Over one third (38%) of commercial radio listeners are tuning in for an extra hour and 45 minutes each day since lockdown amid the COVID-19 pandemic, as they adjust to spending more time at home, according to new research.
The study, from Radiocentre, indicates that 38% of commercial radio listeners are tuning in for an extra hour and 45 minutes each day since lockdown amid the COVID-19 pandemic, as they adjust to spending more time at home.
These listeners are now tuning in for an average of 26 hours every week, compared the average time spent listening of around 14 hours a week prior to the health crisis.
Radiocentre commissioned research agency DRG to explore how the coronavirus crisis has changed listening behaviour in the short-term. Among a sample of more than 1,000 commercial radio listeners, the findings show that the ‘newly working from home’ i.e. those who normally work at an employer’s premises but are now working from home, are the real driving force behind the increase in radio listening, with 45% of this group listening to more radio now – on average for an additional two hours each day. The data suggests that listeners are generally more in need of radio to help them cope with being marooned at home.
The research, Staying Connected During the COVID-19 Crisis, explores the reasons behind the huge jump in listening and how radio is keeping people connected even while isolated. With many stuck inside under lockdown in the UK, 90% percent of respondents agreed that commercial radio kept them in touch with the outside world, while a similar number agreed it kept them informed (89%). A further 84% – possibly missing regular social activities – said that radio keeps them company.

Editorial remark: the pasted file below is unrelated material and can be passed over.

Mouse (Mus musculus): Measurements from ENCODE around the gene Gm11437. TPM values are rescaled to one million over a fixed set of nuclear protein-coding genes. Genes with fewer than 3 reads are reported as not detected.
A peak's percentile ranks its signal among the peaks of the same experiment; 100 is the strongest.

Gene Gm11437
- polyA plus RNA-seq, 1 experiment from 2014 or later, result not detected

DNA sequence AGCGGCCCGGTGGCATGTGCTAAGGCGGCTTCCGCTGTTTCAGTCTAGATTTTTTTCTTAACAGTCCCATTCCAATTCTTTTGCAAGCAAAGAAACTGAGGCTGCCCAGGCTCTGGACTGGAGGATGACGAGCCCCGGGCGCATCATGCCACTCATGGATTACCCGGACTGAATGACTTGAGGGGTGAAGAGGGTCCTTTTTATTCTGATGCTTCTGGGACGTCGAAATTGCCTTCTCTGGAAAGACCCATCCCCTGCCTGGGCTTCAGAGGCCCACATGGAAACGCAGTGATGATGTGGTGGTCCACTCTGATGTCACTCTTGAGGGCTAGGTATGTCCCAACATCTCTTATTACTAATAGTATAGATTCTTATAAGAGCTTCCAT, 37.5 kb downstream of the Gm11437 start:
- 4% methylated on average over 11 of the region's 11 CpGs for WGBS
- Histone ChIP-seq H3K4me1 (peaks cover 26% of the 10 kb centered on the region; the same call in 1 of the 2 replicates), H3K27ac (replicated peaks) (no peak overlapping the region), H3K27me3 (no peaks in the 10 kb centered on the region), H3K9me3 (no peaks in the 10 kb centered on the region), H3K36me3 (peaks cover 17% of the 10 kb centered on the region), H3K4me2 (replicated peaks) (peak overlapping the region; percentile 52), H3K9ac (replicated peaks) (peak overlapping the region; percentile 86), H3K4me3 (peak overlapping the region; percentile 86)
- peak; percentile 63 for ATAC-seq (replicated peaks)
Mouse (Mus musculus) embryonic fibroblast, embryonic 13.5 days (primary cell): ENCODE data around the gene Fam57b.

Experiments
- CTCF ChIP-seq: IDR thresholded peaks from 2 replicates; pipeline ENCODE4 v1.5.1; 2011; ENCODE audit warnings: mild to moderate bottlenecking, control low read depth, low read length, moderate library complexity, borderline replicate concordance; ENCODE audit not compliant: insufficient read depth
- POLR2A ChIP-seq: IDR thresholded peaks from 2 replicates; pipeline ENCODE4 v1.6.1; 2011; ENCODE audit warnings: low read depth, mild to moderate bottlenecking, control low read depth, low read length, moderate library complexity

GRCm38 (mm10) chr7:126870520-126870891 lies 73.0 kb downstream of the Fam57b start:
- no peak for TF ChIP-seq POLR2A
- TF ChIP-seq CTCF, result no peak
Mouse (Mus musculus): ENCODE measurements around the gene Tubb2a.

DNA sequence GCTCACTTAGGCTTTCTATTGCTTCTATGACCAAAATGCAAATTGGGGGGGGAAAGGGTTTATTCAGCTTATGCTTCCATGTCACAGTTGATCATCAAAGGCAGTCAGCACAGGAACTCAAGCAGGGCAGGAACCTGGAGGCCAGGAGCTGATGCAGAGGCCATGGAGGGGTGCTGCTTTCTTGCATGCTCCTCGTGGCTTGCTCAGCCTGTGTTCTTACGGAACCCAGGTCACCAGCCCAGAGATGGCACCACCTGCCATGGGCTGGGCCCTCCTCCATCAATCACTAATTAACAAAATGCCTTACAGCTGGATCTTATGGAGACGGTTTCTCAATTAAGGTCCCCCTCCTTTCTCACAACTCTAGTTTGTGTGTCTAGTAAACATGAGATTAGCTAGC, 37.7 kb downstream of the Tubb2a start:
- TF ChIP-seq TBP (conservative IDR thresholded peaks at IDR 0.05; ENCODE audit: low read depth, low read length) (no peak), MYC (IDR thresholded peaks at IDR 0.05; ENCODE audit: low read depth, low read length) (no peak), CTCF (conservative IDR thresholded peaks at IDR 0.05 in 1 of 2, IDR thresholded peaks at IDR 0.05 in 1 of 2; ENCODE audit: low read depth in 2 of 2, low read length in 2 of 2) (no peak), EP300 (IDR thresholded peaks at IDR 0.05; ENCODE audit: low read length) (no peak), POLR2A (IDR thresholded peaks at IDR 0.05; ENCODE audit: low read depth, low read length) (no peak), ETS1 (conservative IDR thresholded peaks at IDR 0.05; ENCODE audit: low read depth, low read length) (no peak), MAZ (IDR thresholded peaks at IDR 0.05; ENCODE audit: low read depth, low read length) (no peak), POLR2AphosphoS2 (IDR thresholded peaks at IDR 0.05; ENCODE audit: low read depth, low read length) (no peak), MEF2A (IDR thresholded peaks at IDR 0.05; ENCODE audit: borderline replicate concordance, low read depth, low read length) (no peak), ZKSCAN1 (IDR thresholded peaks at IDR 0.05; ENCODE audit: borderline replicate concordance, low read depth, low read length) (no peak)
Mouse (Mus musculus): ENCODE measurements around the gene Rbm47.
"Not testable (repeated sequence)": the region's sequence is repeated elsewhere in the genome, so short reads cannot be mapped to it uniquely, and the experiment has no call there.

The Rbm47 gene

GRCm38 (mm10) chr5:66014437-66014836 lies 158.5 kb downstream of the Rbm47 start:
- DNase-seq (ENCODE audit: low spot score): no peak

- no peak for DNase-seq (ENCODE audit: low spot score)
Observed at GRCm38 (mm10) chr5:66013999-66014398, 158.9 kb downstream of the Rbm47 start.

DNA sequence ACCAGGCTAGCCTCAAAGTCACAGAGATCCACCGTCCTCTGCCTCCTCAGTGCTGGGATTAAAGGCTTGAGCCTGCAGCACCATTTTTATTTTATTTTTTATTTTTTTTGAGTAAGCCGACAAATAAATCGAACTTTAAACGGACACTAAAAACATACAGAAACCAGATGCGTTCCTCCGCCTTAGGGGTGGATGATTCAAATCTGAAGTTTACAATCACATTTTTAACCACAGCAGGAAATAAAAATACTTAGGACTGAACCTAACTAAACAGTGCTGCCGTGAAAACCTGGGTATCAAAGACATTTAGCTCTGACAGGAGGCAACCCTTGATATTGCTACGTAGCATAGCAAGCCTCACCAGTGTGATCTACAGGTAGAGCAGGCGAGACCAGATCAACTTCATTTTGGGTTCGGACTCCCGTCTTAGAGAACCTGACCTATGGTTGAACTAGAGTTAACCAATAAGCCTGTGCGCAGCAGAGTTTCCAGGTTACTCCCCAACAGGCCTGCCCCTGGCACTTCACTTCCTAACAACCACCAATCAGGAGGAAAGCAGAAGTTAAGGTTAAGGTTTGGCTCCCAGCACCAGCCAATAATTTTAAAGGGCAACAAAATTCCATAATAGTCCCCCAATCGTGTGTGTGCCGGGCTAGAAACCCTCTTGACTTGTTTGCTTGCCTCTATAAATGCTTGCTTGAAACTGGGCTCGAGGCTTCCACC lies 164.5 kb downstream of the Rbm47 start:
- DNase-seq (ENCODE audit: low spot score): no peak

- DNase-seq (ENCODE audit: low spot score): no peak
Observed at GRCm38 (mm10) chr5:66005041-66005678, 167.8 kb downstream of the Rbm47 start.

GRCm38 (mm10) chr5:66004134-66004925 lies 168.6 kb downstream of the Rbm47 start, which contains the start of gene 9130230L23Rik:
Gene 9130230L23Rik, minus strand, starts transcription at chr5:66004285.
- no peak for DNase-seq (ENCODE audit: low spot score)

Confidence in radio as a source of news was also a recurring reason for tuning in, with ‘it delivers trusted news’ cited by 68% and ‘I trust the news on radio more than other sources’ by 51%.
The new research follows evidence from commercial broadcasters and radio stations across the UK, collected by Radiocentre, which showed a double-digit increase in digital listening following the beginning of the lockdown. Both Bauer and Global reported a rise in daily reach of 15%, while children’s radio station Fun Kids has also seen a particularly large increase in online audience following the decision to close schools across the country, with streaming hours for the station up 80% overall.
Siobhan Kenny, CEO at Radiocentre, said: “With so many of us confined to our homes, either working or self-isolating, we are seeing shifts in media consumption across the UK. In these strangest of times, we are all finding our own ways to cope, and I am grateful that radio is proving such a consistent source of comfort and trusted news to so many.”
DRG spoke to 1,027 listeners of commercial radio for the research. Across the total sample 38% claimed to be listening to more radio, with 48% listening to the same amount, and 15% listening less.